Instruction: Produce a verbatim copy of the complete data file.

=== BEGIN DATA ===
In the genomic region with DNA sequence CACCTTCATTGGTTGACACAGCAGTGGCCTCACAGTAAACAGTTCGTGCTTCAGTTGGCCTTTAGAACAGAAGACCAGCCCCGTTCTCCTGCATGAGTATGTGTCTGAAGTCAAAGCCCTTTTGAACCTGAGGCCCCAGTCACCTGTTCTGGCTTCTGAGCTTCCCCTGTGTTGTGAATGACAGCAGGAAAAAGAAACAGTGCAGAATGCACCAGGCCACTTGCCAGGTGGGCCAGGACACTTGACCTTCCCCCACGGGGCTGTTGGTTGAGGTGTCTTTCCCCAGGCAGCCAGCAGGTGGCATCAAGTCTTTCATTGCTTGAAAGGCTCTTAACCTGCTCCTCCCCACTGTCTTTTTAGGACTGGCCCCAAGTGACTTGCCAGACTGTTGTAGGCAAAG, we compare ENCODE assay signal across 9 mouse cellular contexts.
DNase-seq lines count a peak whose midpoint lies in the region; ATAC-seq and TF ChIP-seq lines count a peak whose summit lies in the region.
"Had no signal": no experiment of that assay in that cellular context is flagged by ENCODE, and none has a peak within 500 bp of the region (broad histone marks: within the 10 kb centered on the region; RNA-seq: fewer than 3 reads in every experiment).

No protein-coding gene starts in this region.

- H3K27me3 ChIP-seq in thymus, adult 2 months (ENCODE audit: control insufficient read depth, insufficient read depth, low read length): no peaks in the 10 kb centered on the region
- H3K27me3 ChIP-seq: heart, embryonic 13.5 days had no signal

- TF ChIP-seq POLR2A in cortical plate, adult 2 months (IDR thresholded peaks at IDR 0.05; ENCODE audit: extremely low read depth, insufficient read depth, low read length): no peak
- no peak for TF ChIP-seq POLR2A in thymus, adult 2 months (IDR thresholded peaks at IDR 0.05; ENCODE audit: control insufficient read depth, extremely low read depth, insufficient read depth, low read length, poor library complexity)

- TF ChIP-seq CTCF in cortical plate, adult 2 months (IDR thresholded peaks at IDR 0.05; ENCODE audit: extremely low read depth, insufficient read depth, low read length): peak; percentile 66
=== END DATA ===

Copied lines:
In the genomic region with DNA sequence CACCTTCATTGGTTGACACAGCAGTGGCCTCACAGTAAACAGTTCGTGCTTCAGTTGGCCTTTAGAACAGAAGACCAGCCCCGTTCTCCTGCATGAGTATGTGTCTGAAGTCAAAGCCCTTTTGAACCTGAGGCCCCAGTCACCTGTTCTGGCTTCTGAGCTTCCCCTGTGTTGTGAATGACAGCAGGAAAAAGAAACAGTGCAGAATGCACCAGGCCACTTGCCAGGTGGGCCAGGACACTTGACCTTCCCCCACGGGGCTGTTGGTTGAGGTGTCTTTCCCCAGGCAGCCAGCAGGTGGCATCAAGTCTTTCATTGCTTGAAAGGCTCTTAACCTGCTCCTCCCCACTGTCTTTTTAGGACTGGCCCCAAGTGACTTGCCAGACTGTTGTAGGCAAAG, we compare ENCODE assay signal across 9 mouse cellular contexts.
DNase-seq lines count a peak whose midpoint lies in the region; ATAC-seq and TF ChIP-seq lines count a peak whose summit lies in the region.
"Had no signal": no experiment of that assay in that cellular context is flagged by ENCODE, and none has a peak within 500 bp of the region (broad histone marks: within the 10 kb centered on the region; RNA-seq: fewer than 3 reads in every experiment).

No protein-coding gene starts in this region.

- H3K27me3 ChIP-seq in thymus, adult 2 months (ENCODE audit: control insufficient read depth, insufficient read depth, low read length): no peaks in the 10 kb centered on the region
- H3K27me3 ChIP-seq: heart, embryonic 13.5 days had no signal

- TF ChIP-seq POLR2A in cortical plate, adult 2 months (IDR thresholded peaks at IDR 0.05; ENCODE audit: extremely low read depth, insufficient read depth, low read length): no peak
- no peak for TF ChIP-seq POLR2A in thymus, adult 2 months (IDR thresholded peaks at IDR 0.05; ENCODE audit: control insufficient read depth, extremely low read depth, insufficient read depth, low read length, poor library complexity)

- TF ChIP-seq CTCF in cortical plate, adult 2 months (IDR thresholded peaks at IDR 0.05; ENCODE audit: extremely low read depth, insufficient read depth, low read length): peak; percentile 66